Ratio Testosterone / Cortisol and IGF-1 / Cortisol. This relationship allows us to observe the behavior of anabolic hormones (Testosterone and IGF-1) and catabolic hormones (Cortisol) at the same time. When we do not recover optimally, the hormones reflect it. Elevated cortisol levels denote poor recovery or poor adaptation to the stress produced by a physical exercise at a certain intensity.


The timing in nutrition contemplates the intake of certain amounts and type of nutrients at a particular time to achieve the benefit of this intake, which can be an optimal recovery or an increase in muscle tissue or reduction of fat tissue, among others.

How much of proteins should it contain post-workout food to maximize recovery? 

The latest consensus established by the JISSN (Journal of the International Society of Sports Nutrition) highlights that athletes seeking to maximize the synthesis of muscle protein (MPS), would obtain such benefit by taking a number of proteins between 20-40 grams as a maximum or between 0.2-0.4 grams of protein per Kg body weight. Also, favoring the presence of 10 grams of essential amino acids within the same protein bolus would favor the processes of muscle regeneration.

How much of carbohydrates should it contain?

 Muscle glycogen stores are maximized by consuming a considerable carbohydrate intake over a certain period of time. The introduction of foods with a high glycemic index and glycemic load (glycemic load: carbohydrate content per serving of food) will favor the replenishment of the muscle's energy reserves.

The amount of carbohydrates will be adjusted according to the weight of the individual, the objective and the intensity (and duration) or type of training.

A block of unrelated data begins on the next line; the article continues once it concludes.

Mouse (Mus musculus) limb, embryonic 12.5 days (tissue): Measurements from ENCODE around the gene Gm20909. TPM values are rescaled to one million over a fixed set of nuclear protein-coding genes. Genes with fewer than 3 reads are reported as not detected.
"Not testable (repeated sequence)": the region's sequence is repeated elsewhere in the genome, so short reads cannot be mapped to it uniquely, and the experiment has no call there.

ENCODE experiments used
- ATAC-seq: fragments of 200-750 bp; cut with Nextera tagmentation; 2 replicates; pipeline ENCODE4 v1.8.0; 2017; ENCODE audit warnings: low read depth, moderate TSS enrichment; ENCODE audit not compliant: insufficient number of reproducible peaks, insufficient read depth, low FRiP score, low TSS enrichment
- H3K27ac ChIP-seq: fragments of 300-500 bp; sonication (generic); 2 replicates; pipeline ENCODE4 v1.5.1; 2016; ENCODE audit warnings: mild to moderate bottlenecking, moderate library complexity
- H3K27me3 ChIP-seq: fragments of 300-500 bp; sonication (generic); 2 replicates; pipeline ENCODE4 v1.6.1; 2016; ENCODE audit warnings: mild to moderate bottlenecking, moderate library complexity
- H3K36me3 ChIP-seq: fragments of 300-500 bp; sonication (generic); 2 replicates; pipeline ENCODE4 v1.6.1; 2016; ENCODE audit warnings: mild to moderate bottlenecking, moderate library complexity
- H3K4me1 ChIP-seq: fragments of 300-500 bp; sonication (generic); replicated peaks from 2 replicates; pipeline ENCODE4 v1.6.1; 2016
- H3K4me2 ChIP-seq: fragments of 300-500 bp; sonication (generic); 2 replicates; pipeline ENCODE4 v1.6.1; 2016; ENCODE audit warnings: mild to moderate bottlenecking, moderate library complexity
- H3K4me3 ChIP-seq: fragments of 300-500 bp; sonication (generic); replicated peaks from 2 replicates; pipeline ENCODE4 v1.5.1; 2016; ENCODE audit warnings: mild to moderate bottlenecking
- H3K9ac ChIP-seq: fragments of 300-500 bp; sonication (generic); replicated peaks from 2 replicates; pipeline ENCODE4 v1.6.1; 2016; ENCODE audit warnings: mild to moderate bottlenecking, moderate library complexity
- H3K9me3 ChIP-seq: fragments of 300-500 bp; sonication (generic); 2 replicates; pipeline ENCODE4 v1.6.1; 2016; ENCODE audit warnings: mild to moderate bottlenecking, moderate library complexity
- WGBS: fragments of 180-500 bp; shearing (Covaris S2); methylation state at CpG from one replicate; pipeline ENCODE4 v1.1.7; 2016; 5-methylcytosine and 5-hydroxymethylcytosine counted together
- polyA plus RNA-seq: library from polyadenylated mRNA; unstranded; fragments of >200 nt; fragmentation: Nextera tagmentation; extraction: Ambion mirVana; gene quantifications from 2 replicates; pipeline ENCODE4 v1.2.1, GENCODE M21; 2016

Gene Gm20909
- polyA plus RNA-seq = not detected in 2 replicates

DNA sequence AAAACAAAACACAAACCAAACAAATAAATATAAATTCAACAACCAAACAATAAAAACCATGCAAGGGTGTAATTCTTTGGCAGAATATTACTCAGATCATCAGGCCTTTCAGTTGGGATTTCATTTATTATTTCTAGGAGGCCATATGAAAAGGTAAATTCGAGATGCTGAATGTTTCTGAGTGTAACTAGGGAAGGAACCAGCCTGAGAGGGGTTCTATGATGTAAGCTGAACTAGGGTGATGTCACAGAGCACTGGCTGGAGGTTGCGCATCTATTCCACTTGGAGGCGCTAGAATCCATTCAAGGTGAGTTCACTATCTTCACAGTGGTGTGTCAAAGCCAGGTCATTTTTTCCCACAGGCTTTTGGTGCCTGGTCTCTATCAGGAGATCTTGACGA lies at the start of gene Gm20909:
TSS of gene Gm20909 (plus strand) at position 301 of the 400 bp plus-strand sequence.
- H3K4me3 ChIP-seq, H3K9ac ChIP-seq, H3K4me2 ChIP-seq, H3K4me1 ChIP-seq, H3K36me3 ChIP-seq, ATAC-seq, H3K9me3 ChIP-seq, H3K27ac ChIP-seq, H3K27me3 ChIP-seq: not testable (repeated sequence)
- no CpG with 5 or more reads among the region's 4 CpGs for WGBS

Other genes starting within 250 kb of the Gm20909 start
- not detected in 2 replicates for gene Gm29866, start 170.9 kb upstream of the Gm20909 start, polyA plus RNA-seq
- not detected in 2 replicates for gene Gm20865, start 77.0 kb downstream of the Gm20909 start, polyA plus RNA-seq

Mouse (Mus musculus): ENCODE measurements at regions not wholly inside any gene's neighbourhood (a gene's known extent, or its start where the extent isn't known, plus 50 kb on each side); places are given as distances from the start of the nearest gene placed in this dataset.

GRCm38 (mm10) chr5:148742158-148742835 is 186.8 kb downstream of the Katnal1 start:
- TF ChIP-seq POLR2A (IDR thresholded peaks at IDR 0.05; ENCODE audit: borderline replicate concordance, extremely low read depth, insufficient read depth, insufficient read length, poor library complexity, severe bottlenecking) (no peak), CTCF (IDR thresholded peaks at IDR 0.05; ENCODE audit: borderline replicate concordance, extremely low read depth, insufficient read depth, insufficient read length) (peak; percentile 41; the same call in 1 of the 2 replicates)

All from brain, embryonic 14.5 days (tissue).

Carbohydrates and proteins at the same time or separated?

We recapitulate the latest consensus established by the JISSN (Journal of the International Society of Sports Nutrition). This highlights the benefits of the joint intake of carbohydrates and proteins to enhance the recovery of the musculature after resistance training.


Chad M. Kerksick, Shawn Arent, Brad J. Schoenfeld, Jeffrey R. Stout, Bill Campbell, Colin D. Willborn et al. International society of sports nutrition position stand: nutrient timing. Journal of the International Society of Sports Nutrition. (2017) Vol. 14 (37).

AIS SPORTS COMMISSION. Sports Nutrition, REcovery Nutrition. Available at: https://www.ausport.gov.au/ais/sports_nutrition/fact_sheets/recovery_nutrition

John A. Hawley, Jill J. Leckey. Carbohydrate dependence during prolonged, intense endurance exercise. Sports Medicine (2015). 45 (Suppl 1): S5-S12.

Potgieter S. Sport nutrition: A review of the latest guidelines for exercise and sport nutrition from the American College of Sports Nutrition, the International Olympic Committee and the International Society for Sports Nutrition. South African Clinical Nutrition Journal (2013); 26 (1): 6-16.

Dietitians of Canada. Nutrition and Athletic Performance. Position of Dietitians of Canada, the Academy of Nutrition and Dietetics and the American College of Sports Medicine. (2016).

Bonnar D., Bartek K., Kakoschke N., Lang C. Sleep Intervention designed to improve athletic performance and recovery: A systematic review of current approaches. Sports Medicine (2018) Vol. 48 (3): 683-703.

Shona L. Halson. Sleep in elite athletes and nutritional interventions to enhance sleep. 82014). Sports Medicine Vol. 44 (1): 13-23.

Watson AM Sleep and Athletic performance. Current Sports Medicine Rep. (2017) Vol. 16 (6): 413-418.

Button back to top